Houseplants: ‘Most common’ reason plants ‘perish’ – how to look after them in winter

Gardeners' World: How to care for houseplants

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Houseplants can provide the home with a variety of different benefits and are often easy to look after, as long as they are watered correctly. John Dempsey at Housetastic.co.uk, shared top tips on how houseplant owners can make sure their plants survive the winter.

The expert said: “Over the colder months, limit your plants’ intake of food and fertilisers. Many houseplants become dormant over the colder months.

“They may look a little sorry for themselves, however, they are still alive and kicking.

“The dormant stage sees them suspend the growing process and a slower rate of photosynthesis, which is why food is not necessary. Fertiliser should be diluted in the winter months by half.

“Overwatering and underwatering are the most common reasons that plants perish.

“Many plant parents observe the top layer of soil, consider it dry and then water, when in fact the soil underneath the top layer is perfect.

“Of course, some neglect their plants altogether and forget to water them, leading them to die.”

The expert explained that there is an easy check to see whether or not the plant needs water.

John said to dip your index finger into the soil and if it is damp, then it doesn’t need watering.

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He added: “If it is dry then it may need watering. Ensure that all water is drained from the pot to avoid root rot. Keep in mind, cacti and succulents prefer drier conditions.

“If you wish to replicate the humid conditions of a plant’s natural habitat, mist its leaves with water to keep its environment saturated.”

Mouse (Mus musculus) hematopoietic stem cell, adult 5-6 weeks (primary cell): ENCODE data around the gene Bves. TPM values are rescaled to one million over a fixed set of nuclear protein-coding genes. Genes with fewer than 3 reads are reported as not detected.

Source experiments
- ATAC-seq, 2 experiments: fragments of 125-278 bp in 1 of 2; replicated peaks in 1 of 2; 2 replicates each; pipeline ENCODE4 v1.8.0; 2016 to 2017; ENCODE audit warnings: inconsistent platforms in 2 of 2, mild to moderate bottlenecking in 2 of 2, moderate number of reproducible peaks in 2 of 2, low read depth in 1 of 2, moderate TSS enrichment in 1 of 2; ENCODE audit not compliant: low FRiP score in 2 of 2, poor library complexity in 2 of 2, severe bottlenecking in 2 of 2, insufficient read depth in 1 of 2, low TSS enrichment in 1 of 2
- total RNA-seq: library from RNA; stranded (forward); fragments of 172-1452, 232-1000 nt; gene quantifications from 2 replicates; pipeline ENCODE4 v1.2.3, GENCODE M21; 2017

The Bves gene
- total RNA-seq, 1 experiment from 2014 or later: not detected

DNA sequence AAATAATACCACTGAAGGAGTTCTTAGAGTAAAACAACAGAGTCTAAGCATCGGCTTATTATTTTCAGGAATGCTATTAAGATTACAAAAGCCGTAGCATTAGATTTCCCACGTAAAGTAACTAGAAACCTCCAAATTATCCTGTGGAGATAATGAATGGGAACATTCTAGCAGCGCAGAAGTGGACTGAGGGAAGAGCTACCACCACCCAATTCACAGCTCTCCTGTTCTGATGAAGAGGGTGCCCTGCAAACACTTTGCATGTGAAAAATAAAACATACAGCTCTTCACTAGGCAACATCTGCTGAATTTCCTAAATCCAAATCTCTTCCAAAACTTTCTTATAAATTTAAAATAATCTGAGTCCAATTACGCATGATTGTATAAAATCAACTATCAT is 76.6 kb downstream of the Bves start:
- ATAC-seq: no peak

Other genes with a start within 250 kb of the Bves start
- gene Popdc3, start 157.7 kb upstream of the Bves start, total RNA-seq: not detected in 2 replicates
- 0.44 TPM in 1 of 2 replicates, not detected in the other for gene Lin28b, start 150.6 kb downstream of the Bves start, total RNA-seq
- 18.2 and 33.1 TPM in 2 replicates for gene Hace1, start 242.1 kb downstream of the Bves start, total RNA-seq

In the winter, some houseplants might thrive better in a different location.

This may be away from direct heat sources, which can kill plants.

John said: “The intense heat that flows from radiators will put stress on even the hardiest of houseplants, especially those that prefer humid conditions.

“A radiator that provides a lot of heat will rapidly rob a plant of moisture, especially its soil.”

Signs of houseplant stress include yellow leaves, wilting and stems turning brown.

According to the expert, moving plants to an area of the home which experiences a draft, may be ideal.

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He added: “The colder months mean shorter days, as indoor plants experience limited sunlight. It’s important to be mindful of this and reposition plants to places where they will receive the most natural light.

“A plant often signals if it’s in need of more light as it begins to lean towards it.

“Households tend to experience high amounts of dust throughout the cooler months.

“Ensure that plants are kept dust-free as a layer of dust on the leaves will create a barrier, preventing them from receiving sufficient light.

“Before losing faith in your plant, determine if it’s dormant or too ill to recover. If it’s dormant, the plant will gain a new lease of life towards the spring.”

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